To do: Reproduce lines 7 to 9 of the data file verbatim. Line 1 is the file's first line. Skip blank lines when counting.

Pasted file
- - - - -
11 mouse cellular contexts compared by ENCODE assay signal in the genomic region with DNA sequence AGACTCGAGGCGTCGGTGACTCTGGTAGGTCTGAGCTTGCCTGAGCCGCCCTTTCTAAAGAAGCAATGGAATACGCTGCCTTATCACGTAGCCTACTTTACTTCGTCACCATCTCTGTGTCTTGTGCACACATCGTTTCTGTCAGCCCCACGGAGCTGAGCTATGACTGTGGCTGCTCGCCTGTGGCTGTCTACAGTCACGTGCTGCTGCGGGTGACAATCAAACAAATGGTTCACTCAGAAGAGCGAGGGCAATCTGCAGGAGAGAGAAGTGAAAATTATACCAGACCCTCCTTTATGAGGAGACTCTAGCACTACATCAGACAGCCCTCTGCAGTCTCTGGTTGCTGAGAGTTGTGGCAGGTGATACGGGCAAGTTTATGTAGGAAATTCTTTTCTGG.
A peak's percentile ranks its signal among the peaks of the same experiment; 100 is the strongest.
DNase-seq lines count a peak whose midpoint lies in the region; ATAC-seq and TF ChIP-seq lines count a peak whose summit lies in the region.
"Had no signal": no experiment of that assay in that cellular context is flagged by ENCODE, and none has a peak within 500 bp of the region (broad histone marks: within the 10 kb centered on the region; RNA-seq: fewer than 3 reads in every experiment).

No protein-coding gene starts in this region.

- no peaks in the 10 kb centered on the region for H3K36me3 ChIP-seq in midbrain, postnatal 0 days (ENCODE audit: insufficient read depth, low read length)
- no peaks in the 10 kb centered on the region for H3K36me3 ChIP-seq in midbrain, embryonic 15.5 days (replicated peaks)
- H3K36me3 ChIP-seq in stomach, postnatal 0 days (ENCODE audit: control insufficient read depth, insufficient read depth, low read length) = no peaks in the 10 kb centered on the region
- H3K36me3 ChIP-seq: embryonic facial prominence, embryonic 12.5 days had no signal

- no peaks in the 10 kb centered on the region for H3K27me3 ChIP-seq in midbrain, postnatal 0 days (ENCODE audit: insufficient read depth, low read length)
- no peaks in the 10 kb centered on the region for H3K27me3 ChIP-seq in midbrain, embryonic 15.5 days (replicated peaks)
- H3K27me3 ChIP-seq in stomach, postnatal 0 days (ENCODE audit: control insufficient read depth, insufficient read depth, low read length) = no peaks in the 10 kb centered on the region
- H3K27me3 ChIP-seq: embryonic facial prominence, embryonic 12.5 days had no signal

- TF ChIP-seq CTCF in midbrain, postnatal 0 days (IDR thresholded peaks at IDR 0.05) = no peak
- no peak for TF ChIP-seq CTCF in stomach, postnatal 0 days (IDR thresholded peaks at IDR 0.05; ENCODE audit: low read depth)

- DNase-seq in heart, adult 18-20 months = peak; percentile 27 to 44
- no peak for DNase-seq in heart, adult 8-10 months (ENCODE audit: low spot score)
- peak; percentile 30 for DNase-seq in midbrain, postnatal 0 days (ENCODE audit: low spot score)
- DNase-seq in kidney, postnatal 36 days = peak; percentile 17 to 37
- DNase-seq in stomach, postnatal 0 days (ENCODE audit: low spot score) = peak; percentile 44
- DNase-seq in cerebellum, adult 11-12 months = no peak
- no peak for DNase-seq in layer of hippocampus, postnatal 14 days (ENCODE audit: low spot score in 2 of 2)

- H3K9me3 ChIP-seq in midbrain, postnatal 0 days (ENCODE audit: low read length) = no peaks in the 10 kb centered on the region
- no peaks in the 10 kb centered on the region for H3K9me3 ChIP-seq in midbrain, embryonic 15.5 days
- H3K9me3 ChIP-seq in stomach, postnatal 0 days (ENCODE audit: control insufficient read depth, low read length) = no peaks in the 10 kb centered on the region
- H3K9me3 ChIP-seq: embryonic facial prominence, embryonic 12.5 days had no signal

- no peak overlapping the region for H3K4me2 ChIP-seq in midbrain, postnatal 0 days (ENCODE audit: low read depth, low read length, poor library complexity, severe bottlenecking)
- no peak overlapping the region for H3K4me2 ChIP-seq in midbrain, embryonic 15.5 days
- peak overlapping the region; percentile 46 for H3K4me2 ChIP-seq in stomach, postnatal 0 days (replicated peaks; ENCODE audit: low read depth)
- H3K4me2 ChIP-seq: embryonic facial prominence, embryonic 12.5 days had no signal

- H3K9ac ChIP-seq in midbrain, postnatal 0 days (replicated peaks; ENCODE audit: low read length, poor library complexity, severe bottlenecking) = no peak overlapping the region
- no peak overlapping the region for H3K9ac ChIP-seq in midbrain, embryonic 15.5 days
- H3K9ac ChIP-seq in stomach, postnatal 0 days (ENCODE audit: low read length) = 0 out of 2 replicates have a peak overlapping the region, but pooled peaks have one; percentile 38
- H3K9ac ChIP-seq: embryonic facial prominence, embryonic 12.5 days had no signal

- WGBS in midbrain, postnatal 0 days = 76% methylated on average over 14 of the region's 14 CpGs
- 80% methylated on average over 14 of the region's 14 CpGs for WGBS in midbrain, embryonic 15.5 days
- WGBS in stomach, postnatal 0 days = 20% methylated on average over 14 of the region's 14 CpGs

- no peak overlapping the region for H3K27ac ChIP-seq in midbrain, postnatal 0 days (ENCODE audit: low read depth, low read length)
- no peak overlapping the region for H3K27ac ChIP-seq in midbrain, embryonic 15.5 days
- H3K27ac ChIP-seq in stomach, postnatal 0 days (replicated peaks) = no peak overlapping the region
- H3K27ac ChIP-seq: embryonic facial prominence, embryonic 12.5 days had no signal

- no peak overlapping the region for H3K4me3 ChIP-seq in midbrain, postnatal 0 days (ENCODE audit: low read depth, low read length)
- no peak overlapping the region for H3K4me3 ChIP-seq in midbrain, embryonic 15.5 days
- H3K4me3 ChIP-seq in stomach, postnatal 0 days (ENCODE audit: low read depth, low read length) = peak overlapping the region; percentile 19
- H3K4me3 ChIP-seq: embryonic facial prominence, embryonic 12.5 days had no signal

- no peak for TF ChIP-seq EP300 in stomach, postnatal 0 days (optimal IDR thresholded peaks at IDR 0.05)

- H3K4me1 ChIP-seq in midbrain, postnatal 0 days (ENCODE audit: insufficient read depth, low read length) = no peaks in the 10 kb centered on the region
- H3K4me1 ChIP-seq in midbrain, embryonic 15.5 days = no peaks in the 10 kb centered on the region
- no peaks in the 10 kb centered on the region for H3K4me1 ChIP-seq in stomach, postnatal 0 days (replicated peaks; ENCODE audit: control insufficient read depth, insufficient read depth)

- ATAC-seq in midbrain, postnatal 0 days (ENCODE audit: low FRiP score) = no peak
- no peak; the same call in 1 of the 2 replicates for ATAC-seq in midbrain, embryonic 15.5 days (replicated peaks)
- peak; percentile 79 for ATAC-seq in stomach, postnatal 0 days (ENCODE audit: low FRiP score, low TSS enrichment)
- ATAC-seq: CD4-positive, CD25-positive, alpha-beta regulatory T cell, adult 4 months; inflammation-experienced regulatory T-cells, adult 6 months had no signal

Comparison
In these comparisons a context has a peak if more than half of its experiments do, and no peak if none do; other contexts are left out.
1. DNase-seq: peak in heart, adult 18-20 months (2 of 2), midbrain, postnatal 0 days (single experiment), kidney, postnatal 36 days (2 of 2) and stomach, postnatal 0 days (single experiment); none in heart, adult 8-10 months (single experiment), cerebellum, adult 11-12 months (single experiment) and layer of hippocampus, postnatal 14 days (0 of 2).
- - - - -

- no peaks in the 10 kb centered on the region for H3K36me3 ChIP-seq in midbrain, embryonic 15.5 days (replicated peaks)
- H3K36me3 ChIP-seq in stomach, postnatal 0 days (ENCODE audit: control insufficient read depth, insufficient read depth, low read length) = no peaks in the 10 kb centered on the region
- H3K36me3 ChIP-seq: embryonic facial prominence, embryonic 12.5 days had no signal